In recent times, other projects have gained Commonwealth funding. In Victoria alone there’s been $95 million from the Feds for inner-Melbourne rail freight upgrades, $30 million for level crossing upgrades (some in regional areas, some metropolitan), and $40 million for planning work for the Metro rail tunnel… with rumours today that the tunnel will get more funding, presumably if Federal Labor is re-elected.

Going back a few years, Melbourne’s Cranbourne line was upgraded and electrified in the 90s with money from the Commonwealth’s Building Better Cities scheme.

Commonwealth funding was also used for the “4D” double-deck development train.

These are just the projects I found during a quick search around on Google last night. No doubt there are others.

Despite what Abbott thinks, the real distinction (which is more relevant to PT than to roads) is that the Commonwealth gives once-off funding. What they don’t generally do is recurrent funding — required to actually run public transport, but also required to maintain roads — in fact people often forget that the rough cost of roads maintenance is about 1% of the construction cost per year.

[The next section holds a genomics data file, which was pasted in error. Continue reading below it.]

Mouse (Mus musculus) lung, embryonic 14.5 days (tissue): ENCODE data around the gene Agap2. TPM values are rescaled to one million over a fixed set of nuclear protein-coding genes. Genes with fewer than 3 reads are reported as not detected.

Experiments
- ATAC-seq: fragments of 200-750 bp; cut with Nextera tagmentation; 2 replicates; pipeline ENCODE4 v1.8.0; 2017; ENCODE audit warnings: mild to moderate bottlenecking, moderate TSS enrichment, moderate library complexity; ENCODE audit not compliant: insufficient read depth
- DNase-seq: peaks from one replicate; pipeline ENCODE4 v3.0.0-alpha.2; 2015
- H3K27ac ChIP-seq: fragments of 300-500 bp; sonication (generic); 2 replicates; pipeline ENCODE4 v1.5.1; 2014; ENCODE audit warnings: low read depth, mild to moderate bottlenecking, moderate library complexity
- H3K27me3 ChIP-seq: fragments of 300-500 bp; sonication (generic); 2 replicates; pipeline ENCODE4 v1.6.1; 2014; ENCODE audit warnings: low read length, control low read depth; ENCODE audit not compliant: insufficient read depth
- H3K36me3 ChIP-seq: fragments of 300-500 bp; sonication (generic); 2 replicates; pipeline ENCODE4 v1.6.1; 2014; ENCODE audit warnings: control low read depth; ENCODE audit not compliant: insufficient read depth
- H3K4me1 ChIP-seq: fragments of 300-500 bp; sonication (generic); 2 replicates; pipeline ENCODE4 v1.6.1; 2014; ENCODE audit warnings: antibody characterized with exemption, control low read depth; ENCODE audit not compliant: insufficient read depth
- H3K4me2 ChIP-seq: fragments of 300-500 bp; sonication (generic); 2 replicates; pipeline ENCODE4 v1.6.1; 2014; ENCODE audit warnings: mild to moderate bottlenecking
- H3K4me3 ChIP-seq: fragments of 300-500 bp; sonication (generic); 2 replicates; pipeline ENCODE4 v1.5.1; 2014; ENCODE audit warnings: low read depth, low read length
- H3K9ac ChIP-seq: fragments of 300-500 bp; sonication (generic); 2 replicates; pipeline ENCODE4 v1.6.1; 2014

The Commonwealth can fund what they like

It might be convention for conservatives not to fund urban rail, but there’s no reason they can’t. It’s entirely up to them.

I think all but the most car-centric person would see that in modern growing cities, you can’t move everybody around by road — that rail, particularly in inner-city areas, is much more efficient.

Unfortunately unlike some of his Liberal colleagues (and unlike conservatives in such places as the UK), Tony Abbott does appear to be the most car-centric person.

It comes down to this: if you want more people on public transport, provide more public transport. If you want more people on the roads, build more roads. Abbott is clearly backing the latter.

In the 21st century, with car use waning and urban public transport booming, this is a regressive stance, and should make people think twice about voting for the Coalition in September.